The high price of gold will lead to more daring Ocean's Eleven Hollywood-type heists, says a New Zealand gold dealer.
"[Robberies] are starting to become more and more prevalent. And we'll probably see more of it as time goes on," said Mike O'Kane, head of bullion at New Zealand Mint.
"You read about real-world equivalents of the Ocean's Eleven-type movies ... we've seen a few of those in the last 10 years that you wouldn't have seen in the 1980s or 1990s."
Ocean's Eleven, a 2001 remake of the 1960 film of the same name, was based around the efforts of a group of criminals to simultaneously rob the Bellagio, the Mirage and the MGM Grand casinos in Las Vegas.
In 2000 the price of gold hit its lowest point since the 1980s, at just less than US$300 ($356) an ounce.
Its value climbed steadily but doubled in the year after the 2008 financial crisis, and was as high as about US$1920 an ounce last August.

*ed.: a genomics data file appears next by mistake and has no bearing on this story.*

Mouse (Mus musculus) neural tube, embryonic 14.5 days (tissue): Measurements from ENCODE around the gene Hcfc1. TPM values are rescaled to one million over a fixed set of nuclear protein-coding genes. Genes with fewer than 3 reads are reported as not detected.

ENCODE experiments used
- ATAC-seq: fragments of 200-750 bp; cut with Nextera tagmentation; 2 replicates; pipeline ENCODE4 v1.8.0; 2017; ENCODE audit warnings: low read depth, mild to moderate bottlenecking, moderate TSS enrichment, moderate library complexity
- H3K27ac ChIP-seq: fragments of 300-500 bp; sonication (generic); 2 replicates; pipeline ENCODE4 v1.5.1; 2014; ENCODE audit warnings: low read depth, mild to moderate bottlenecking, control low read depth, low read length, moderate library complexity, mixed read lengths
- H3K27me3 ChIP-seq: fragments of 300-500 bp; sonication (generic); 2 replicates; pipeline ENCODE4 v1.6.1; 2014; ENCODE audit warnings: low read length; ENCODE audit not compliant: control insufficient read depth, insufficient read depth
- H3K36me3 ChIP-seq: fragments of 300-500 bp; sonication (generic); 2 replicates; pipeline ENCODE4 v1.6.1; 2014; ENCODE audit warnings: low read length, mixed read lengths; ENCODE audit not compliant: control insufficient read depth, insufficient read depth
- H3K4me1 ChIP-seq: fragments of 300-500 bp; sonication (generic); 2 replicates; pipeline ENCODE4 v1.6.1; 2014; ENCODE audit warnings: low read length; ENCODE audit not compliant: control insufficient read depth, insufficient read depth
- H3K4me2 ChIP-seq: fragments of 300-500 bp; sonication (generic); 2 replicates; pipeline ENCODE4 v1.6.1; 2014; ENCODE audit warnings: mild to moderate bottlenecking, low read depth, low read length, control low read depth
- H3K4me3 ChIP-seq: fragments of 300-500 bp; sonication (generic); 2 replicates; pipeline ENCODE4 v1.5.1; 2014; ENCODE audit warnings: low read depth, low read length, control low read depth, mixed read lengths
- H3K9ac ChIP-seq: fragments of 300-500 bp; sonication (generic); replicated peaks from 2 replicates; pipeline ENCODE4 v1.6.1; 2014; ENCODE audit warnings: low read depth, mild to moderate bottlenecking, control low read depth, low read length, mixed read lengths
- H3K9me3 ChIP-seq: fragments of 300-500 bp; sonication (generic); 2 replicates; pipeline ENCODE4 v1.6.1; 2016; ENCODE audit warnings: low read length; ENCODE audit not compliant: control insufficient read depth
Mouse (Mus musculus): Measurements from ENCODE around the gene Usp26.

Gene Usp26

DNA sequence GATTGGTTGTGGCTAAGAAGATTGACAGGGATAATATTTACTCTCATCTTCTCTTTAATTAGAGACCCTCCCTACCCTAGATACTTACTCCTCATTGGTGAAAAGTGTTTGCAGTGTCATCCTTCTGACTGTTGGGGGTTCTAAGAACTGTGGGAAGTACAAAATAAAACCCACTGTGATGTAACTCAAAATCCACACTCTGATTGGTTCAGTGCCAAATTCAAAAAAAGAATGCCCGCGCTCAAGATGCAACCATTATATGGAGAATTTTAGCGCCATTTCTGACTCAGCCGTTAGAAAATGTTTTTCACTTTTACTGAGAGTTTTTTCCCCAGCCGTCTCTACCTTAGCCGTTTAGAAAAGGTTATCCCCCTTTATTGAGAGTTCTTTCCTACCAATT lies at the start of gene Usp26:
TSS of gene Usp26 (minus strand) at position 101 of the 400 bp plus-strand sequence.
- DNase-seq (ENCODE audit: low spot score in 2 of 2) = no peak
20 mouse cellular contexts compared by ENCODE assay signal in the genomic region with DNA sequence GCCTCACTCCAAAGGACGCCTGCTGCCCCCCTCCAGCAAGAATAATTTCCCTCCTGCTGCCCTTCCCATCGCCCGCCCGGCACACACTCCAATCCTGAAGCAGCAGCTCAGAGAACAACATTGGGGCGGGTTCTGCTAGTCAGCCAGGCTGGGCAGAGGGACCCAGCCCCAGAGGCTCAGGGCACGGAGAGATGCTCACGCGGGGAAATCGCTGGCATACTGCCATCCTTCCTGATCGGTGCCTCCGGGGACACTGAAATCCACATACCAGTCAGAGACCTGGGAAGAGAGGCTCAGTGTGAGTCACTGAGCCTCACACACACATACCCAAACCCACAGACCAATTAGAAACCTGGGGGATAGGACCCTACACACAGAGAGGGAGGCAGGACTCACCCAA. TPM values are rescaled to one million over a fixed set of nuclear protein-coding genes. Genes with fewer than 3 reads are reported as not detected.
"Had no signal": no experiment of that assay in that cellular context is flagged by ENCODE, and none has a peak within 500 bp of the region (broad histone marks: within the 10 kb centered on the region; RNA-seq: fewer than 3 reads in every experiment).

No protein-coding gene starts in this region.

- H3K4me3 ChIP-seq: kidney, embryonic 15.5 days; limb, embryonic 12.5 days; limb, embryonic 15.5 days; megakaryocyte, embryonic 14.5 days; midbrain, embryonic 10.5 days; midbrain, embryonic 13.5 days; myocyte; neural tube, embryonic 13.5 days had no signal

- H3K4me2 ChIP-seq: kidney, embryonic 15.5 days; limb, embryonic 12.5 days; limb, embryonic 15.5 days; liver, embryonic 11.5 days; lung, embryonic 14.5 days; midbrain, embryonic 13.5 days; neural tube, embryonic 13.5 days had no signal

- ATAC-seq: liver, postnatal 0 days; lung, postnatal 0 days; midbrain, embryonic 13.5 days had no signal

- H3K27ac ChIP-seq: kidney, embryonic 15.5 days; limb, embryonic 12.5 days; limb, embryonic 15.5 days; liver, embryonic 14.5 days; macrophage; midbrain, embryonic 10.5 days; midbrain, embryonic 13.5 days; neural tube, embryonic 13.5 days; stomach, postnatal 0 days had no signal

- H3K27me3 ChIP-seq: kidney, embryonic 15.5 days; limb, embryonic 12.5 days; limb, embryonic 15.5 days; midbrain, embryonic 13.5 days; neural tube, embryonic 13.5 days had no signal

However, Mr O'Kane said even if criminals melted down gold they would still have trouble selling it on for market prices as it would not be marked by a recognisable refinery or mint.
But there was still large enough demand to ensure an international black market for gold, silver and jewellery, he said. "A good example of that would be Vietnam. In Vietnam if you are to buy property, 90 per cent of the transactions are done in gold. And the other 10 per cent are actually done in US dollars.
"The key thing about it is it's liquid - you can take it anywhere in the world and sell it. People will buy it off you. The liquidity of it is a key element."
India had been a large market for gold, but China had become the world's largest gold market almost overnight.